I would propose, contrarily, that the best is yet to come. Surely, there are challenges ahead of the Cayman Islands and other IFCs, extensively covered by sensible writers and analysts in this and other publications: the implementation of the BEPS initiative; the drastic reduction of available correspondent banking relationships for international banks; the pressure for the establishment of public registry of beneficial ownership of offshore companies and other entities; the FATCA/CSR automatic exchange of information.
However, as much as these new challenges are perceived to discourage clients from even considering bringing or keeping their businesses and investments offshore, they are also a strong indication that the onshore environment will become even more aggressive and belligerent against those that have funds to be (heavily) taxed and would prefer to have options.
Of course, the new rules will make the options more complex and elaborated, but that’s where the high level of professional expertise collected by service providers in the Cayman Islands and other prime IFCs will come into play. Prêt-à-porter solutions that are expected to fit the needs of any client that walks through the doors will be of little value, or even worse, will create irreversible damage to the long-term objectives of clients and institutions.
The time has come for truly bespoke solutions for financial intermediaries and their clients. New technologies are here to support that, with service providers being able to bring together the many sources of expertise they have around the world to, firstly, understand the client’s needs, evaluate the risks and opportunities in each particular situation and, finally, apply a holistic approach to the crafting of the best possible solutions.
Money moves permanently around the world these days in search of investment opportunities and security. Be it for a multibillion institutional investor or for an up-and-coming high net worth family, a solution must fit their most particular requirements, or it will not be a solution at all.
I am a strong believer that whenever a problem exists, the incentive (financial or otherwise) for finding the right solution will drive minds and resources to tackle the problem, propose innovations and eventually find a solution, which may simply require a new way of completing an old task. For instance, on the matter of the reduction of available correspondent banking relationships to international banks, this has been a consequence of the pressure applied by regulators on large brick-and-mortar banks in the large onshore financial centres like New York, Frankfurt and London, where clearing of international transfers of funds take place. Such changes are chocking the economies of small and underdeveloped countries who depend on selling their commodities and/or receiving remittances from their citizens who emigrated in search of work, as well as causing headaches to bankers in IFCs. Instead of expecting that the regulators become more sensible (if not to the plight of the bankers, at least to the hardship caused to people in Honduras or Vietnam and other developing countries), the real world is moving forward: new ways of transfer funds are being launched almost everywhere. The capital constraints on banks has given rise to alternative lending solutions and I am currently assisting a client with a Cayman funding vehicle designed to attract investors to alleviate the lending deficits in onshore jurisdictions (in this particular case, the United States). This is a nice example of how adaptability and innovation in a leading offshore centre, such as Cayman, can assist in ameliorating the unintended consequences of onshore regulators for the benefit of onshore borrowers.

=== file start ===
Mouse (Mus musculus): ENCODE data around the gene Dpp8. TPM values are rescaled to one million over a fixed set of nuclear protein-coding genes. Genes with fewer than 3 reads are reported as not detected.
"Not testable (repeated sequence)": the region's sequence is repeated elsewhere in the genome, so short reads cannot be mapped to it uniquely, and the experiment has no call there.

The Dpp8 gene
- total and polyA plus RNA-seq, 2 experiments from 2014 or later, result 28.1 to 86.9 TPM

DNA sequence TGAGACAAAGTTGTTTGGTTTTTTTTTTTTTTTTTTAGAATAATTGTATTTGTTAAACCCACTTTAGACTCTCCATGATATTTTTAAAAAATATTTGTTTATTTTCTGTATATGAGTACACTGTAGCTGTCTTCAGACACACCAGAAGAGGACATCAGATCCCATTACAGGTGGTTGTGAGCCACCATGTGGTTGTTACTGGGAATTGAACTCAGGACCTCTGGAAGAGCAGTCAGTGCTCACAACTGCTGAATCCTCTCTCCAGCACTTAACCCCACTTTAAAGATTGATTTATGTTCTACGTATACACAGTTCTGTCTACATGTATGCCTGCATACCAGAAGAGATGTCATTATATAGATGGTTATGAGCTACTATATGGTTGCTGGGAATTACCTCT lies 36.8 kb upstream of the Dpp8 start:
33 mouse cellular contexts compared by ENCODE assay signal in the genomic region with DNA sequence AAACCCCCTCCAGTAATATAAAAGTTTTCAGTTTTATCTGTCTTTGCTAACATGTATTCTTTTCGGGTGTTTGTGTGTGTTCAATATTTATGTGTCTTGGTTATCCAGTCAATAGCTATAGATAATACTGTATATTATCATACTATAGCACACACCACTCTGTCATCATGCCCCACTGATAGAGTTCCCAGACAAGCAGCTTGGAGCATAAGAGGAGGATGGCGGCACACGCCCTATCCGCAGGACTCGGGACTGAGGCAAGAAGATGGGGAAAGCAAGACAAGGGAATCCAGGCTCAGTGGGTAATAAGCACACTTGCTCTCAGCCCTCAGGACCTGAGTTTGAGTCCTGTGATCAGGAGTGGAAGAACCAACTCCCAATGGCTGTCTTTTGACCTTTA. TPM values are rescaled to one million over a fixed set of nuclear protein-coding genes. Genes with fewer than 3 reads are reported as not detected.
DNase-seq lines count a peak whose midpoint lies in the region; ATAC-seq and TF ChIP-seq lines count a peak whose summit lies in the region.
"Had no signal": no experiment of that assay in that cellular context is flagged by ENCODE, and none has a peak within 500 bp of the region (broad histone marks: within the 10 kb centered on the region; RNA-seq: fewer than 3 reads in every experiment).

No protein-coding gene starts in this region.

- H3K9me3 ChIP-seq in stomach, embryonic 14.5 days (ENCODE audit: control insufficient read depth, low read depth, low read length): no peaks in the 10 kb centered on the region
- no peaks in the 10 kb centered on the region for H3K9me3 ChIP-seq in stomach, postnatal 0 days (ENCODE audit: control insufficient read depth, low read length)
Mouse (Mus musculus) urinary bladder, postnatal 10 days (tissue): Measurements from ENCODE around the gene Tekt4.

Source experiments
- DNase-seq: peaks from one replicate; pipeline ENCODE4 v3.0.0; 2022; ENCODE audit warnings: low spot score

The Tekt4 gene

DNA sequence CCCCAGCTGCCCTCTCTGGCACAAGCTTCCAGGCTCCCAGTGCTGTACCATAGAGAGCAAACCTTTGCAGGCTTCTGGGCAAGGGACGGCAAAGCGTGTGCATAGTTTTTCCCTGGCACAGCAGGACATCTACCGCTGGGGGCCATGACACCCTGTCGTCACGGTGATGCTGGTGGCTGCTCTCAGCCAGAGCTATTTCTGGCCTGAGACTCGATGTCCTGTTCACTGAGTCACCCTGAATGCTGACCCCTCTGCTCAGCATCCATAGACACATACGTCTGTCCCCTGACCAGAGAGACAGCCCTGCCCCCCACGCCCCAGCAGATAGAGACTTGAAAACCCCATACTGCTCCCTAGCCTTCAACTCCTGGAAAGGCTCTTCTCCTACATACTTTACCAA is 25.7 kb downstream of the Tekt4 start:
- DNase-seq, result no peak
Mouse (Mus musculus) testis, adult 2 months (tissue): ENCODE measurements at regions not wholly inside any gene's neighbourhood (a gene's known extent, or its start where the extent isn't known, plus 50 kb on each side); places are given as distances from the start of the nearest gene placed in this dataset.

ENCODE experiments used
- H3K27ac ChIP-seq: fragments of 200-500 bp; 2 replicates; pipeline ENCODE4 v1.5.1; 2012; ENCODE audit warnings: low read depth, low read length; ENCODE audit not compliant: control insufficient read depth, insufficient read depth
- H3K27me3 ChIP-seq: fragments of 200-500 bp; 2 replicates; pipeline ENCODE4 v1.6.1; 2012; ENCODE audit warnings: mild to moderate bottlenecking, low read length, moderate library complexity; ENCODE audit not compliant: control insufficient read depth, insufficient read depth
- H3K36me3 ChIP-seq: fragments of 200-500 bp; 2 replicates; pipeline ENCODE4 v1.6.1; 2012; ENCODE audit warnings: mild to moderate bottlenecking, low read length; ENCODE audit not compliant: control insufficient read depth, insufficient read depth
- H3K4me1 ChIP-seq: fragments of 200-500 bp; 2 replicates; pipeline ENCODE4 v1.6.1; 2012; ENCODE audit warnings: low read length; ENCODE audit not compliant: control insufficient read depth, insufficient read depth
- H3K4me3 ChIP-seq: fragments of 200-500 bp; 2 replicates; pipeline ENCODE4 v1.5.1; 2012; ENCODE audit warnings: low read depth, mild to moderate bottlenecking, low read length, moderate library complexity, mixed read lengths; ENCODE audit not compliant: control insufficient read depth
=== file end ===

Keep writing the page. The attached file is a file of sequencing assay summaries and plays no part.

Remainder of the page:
The reporting requirements under FATCA/CRS rules do not create any major disruption to service providers in well-regulated IFC’s as most of the information necessary to comply with the reporting should have already been collected under domestic compliance rules. An opportunity to review and update information on file about the clients is always welcome in the financial industry. At the same time, many countries offered programs to allow their taxpayers to report previously undeclared international assets as a last chance before being reported under CRS and risking heavy penalties. All of this has created a new paradigm for offshore services being sought not for secrecy or tax avoidance, but for high quality, efficiency and access innovative products and structures not available in domestic markets.
The world will continue to grow and evolve, regardless of the restrictions and burdens imposed, and the financial industry must keep pace. In fact, some of these burdens may well be the drivers of the next leaps in the evolutionary progress of international financial services.
The next ten years will be glorious for the leading IFCs such as the Cayman Islands.
News source: IFC Review